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Published: 2008/05/28

Parish, Popper, Kinchla and Spin Docs Celebrate Bill Graham

Last night, a number of musicians with longstanding ties to the New York and Bay Area music scenes participated in a benefit for the Bill Graham Foundation Fundraiser at, appropriately enough, New York’s Fillmore at Irving Plaza. The evening featured numerous tributes to the late concert promoter, including video and slide presentations and speeches by both his sons and longtime Grateful Dead/Jerry Garcia roadie Steve Parish. The gruff Parish recounted a number of famous stories about Graham and his time with the Dead, reminding fans about Graham’s love for New York and experiences surviving the Holocaust. He also reminisced about the baseball games the Grateful Dead played against Graham and his staff, where Bob Weir would play first base, Jerry Garcia would man third base (‘though the ball would go through his legs’) and Pigpen would umpire because he ‘favored both sides equally.’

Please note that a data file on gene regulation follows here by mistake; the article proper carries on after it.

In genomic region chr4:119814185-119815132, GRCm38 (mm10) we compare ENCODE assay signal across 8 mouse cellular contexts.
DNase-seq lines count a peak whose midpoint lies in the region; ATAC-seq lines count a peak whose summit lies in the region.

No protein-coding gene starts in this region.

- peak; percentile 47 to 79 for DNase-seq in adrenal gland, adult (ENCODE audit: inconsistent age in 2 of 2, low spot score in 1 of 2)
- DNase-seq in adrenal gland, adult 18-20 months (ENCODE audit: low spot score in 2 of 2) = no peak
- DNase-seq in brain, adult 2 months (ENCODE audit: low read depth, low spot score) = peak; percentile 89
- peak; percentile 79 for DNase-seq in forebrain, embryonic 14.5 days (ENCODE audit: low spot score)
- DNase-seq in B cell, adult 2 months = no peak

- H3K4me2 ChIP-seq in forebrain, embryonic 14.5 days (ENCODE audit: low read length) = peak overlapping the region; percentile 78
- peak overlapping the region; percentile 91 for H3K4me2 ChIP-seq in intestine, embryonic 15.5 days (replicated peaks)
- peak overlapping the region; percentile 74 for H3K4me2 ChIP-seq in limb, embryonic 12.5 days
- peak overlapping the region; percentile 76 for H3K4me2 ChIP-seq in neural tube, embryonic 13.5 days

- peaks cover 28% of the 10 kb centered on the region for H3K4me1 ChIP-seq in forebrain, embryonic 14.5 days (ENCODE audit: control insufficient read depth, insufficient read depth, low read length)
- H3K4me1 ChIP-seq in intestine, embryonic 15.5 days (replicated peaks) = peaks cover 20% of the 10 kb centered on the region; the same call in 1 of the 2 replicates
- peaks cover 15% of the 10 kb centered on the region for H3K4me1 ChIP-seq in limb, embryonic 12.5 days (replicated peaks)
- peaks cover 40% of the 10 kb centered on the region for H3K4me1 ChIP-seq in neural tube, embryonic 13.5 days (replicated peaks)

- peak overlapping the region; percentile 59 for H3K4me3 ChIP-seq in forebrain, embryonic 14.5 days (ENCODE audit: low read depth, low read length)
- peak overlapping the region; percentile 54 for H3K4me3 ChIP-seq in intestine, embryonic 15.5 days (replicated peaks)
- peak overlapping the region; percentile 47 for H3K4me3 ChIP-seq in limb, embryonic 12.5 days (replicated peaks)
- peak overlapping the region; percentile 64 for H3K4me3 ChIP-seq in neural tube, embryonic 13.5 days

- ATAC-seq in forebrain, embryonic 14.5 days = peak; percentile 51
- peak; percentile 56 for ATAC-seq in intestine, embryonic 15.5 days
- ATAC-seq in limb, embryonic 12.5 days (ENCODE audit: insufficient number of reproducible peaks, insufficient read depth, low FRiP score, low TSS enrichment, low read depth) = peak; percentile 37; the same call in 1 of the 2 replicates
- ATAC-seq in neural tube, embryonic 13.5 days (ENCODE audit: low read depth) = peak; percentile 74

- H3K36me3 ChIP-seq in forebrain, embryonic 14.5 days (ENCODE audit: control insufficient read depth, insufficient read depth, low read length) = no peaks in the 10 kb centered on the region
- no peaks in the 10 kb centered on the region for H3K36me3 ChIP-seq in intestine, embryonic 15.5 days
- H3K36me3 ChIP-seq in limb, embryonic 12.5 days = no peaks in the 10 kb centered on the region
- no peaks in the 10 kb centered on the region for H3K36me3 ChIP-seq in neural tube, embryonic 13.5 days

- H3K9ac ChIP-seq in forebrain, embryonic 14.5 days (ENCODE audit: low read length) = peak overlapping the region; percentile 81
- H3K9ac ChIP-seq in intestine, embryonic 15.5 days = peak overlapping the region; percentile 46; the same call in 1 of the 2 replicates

After an opening set by Moonalice, Blues Traveler’s John Popper & Chan Kinchla, who Graham managed before his untimely death, took the stage for an acoustic set that consisted of hits and well-known tracks like ‘Hook,’ ‘Alone,’ ’100 Years,’ ‘But Anyway’ and ‘Run-Around.’ For the first time since 2006, and only the seventh time since the Spin Doctors’ reunion in the early ’00s, Chris Barron sat in with his old friends on ’100 Years.’ Dark Star Orchestra percussionist Rob Koritz also joined the group on bongos for the selection, as well as ‘But Anyway’ and ‘Run Around.’ Next up, the Spin Doctors took the stage for a short, spirited set that opened with the newer song ‘Nice Talking To Me’ and included staples like ‘Little Miss Can’t Be Wrong,’ ‘Jimmy Olsen’s Blues’ and ‘Two Princes.’ As a nod to Graham, the group debuted a cover of the Grateful Dead’s ‘Ripple’ and brought out saxophonist Erik Lawrence for a take on ‘How Could You Want Him (When You Know You Could Have Me).’ Popper also returned to the stage for a lengthy jam built around ‘Shinbone Alley’ and ‘Lady Kerosene.’ The benefit ended with an extended set from Dark Star Orchestra, built around The Dead’s Fillmore-era chestnuts like ‘Mr. Charlie.’ As for Irving Plaza’s status as the ‘new Fillmore,’ Parish summed it up by saying, ‘It kind of looks like a cross between the Fillmore West and the Fillmore East.’

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